As a school-based mental health professional and a sister of a person with autism spectrum disorder (ASD), the sibling perspective on family-centered care is not just important to me, but necessary in order to give comprehensive and competent care to the families who look to communities and schools for help. Sibling relationships are especially unique in that they are typically the longest lasting of most human relationships. Therefore, siblings require unique services.
Lovell and Wetherell (2016) examined the psychophysiological impact of children with ASD on siblings. Their results indicated higher levels of depression symptoms in children who had siblings on the autism spectrum when compared to children who had siblings not on the autism spectrum. Data indicated that siblings’ depressive symptoms were related to the behavior problems of their sibling, as well as social support, or lack thereof, received through the school or at home. Additional challenges for siblings include lowered self-esteem (Emerson & Giallo, 2014), increased risk of internalized behavioral problems (Meyer, Ingersoll, & Hambrick, 2011), and a heightened sensitivity to typical family stressors (Emerson & Giallo, 2014; Meyer, Ingersoll, & Hambrick, 2011).
For this project, I sought to find what social and emotional needs are most pressing to school-age siblings of individuals with ASD, as well as what services were provided to them. I interviewed nine participants with the intent to gather individual experiences of growing up with a sibling with ASD, social and emotional experiences due to the participant’s sibling’s diagnosis, and what was – or would have been – helpful.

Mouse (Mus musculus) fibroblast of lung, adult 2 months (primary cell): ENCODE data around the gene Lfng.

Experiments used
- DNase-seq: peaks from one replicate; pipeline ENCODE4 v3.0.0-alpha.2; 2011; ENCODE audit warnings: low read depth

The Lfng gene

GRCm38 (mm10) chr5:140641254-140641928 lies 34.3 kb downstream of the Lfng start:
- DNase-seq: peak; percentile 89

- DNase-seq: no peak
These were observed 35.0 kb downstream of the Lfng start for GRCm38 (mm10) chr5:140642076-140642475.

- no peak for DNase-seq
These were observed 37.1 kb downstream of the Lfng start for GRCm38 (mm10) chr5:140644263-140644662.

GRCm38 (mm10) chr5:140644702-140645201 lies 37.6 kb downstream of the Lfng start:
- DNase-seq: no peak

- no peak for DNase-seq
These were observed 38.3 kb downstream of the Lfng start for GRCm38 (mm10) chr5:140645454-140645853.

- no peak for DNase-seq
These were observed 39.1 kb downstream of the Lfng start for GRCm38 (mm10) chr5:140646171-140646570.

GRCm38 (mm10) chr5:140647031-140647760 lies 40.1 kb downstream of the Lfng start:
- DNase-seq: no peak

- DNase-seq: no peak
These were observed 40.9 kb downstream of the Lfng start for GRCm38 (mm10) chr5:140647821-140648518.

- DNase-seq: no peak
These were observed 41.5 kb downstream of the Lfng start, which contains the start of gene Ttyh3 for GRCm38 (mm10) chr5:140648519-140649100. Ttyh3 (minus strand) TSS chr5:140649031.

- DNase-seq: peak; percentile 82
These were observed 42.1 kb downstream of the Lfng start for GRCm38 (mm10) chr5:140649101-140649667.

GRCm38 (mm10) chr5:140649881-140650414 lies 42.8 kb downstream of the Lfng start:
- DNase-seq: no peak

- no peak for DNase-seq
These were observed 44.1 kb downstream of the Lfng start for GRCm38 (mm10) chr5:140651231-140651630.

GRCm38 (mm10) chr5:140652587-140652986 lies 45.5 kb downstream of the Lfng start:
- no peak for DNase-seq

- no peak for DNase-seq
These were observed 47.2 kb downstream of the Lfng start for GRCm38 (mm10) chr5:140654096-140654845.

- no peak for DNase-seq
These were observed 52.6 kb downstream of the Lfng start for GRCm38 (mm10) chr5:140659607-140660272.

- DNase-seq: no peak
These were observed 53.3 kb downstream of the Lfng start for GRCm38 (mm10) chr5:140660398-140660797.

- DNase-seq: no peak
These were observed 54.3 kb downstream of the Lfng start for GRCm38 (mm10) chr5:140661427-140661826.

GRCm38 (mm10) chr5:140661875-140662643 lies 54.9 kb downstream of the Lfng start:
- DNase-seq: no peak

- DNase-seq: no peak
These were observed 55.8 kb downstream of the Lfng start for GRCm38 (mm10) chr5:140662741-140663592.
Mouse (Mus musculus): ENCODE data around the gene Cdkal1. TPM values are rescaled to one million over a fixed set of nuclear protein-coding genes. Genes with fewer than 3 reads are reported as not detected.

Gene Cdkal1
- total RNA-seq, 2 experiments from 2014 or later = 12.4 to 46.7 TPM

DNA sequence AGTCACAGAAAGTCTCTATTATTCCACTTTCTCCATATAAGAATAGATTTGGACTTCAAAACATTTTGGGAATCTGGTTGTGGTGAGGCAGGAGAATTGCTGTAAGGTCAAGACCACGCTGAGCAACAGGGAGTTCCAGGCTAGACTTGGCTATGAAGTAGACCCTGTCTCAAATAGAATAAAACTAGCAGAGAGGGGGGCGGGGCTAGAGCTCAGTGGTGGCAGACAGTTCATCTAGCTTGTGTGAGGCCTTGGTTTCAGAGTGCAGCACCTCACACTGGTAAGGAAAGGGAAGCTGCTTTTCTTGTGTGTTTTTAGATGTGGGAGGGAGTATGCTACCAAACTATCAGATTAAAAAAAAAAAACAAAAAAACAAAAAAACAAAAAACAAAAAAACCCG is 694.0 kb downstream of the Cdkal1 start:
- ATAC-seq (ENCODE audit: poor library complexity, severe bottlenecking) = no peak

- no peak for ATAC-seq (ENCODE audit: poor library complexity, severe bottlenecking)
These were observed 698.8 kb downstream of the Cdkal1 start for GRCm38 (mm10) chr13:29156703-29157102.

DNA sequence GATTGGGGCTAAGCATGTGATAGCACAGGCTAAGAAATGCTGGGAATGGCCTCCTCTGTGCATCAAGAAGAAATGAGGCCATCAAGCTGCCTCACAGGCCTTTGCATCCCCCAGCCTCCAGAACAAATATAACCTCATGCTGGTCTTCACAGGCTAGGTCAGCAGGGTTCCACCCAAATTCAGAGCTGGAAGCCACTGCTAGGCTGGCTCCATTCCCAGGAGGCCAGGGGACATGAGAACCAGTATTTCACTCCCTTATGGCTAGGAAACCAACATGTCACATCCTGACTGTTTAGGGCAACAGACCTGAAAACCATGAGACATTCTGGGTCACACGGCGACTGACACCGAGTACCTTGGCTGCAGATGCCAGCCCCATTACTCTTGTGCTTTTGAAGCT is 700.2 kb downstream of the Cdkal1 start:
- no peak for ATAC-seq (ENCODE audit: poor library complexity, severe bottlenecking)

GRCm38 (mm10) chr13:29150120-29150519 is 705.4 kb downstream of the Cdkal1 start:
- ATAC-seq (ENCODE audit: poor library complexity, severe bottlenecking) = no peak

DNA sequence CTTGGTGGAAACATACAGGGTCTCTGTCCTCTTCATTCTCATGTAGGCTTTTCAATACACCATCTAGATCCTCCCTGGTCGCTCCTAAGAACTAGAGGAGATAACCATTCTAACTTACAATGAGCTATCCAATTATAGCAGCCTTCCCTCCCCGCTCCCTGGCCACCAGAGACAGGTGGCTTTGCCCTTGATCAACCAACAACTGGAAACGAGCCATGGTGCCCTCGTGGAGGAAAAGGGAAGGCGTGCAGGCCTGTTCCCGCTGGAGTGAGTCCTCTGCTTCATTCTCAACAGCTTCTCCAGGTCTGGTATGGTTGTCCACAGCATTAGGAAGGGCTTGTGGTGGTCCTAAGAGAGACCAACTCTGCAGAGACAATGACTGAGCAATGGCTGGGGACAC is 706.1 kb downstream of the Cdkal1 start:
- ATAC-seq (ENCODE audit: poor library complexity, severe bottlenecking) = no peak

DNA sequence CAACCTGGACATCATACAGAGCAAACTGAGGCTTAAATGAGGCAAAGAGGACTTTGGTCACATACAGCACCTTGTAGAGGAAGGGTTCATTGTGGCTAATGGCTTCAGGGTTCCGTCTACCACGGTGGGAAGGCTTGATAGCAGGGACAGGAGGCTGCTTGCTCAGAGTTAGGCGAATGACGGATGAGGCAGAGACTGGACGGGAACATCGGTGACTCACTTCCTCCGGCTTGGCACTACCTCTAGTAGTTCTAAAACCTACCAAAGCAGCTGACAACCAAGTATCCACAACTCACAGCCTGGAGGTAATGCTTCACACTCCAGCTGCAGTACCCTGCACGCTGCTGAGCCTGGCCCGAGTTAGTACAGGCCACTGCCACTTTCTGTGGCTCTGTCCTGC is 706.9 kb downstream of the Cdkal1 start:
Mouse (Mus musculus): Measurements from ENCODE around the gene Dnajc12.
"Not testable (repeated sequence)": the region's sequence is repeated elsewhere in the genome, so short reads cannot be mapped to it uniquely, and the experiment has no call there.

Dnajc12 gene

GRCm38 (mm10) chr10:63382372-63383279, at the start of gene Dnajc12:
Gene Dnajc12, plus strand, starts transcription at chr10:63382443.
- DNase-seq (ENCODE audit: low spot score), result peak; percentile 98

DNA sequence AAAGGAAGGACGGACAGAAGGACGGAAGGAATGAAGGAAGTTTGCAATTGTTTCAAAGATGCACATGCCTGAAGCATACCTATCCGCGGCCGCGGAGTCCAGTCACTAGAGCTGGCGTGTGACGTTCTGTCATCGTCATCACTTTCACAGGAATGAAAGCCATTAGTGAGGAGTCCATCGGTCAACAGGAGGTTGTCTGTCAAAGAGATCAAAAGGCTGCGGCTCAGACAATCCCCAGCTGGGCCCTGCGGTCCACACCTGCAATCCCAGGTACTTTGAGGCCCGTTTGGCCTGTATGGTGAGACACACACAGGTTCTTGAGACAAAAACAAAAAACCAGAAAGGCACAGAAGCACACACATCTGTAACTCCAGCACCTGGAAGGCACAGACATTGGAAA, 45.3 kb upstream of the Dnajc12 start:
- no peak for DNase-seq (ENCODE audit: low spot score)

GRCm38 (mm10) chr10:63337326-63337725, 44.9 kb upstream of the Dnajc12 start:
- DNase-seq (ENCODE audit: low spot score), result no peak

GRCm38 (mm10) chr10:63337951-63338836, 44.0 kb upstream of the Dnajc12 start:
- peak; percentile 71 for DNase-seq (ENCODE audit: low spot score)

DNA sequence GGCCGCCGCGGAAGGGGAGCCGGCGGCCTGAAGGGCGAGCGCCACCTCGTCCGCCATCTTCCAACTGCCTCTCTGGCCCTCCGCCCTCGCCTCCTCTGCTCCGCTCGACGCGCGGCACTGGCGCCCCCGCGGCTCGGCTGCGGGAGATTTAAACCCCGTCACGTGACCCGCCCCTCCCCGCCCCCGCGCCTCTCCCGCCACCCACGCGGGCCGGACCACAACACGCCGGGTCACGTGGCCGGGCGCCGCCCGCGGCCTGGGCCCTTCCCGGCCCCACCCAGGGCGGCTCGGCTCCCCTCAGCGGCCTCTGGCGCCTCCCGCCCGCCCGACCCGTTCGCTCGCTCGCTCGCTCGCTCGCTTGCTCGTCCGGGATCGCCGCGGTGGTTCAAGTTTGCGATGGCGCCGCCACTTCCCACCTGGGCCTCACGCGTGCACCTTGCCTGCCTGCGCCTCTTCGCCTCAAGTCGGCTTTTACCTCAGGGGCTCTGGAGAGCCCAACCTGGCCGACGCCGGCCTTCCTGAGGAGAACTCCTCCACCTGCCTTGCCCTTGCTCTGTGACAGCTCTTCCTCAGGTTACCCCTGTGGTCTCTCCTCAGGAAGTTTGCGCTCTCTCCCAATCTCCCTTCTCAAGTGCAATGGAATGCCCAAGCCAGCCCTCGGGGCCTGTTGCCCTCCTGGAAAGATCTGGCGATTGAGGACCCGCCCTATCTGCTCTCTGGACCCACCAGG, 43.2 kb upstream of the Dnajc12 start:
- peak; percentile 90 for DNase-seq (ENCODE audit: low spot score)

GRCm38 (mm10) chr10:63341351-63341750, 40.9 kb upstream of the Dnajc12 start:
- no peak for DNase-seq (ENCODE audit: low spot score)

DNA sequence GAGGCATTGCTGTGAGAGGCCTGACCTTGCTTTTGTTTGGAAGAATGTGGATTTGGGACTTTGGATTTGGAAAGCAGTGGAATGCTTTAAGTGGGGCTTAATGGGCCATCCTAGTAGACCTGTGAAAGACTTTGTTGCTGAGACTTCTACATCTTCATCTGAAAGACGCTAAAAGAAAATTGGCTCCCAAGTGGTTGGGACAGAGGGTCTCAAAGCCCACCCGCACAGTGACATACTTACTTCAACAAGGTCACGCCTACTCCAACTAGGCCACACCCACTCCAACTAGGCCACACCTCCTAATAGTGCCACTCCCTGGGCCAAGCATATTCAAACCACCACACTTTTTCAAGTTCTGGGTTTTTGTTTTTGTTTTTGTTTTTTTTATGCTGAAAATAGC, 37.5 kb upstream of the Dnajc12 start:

Pressure to Perform
Many participants described feelings of anxiousness over a presumed responsibility to be “unproblematic” or “perfect.” This included pressure to perform well in school and extracurricular activities while still being available to help at home. They also reported feeling sadness and grief over missed or sacrificed opportunities due to family obligations.
“I want to be the one that is there with him all the time and watching over him because I know of issues in the past where things have happened to him and he hasn’t been able to communicate to us. And then I’m terrified… What if there are some things going on and he can’t tell me?”
“I do put a lot of pressure on myself to succeed academically. I don’t know if that’s a product or not of [my brother] not being able to succeed in this one way. I wonder if that’s a reason why I put a lot of pressure on myself.”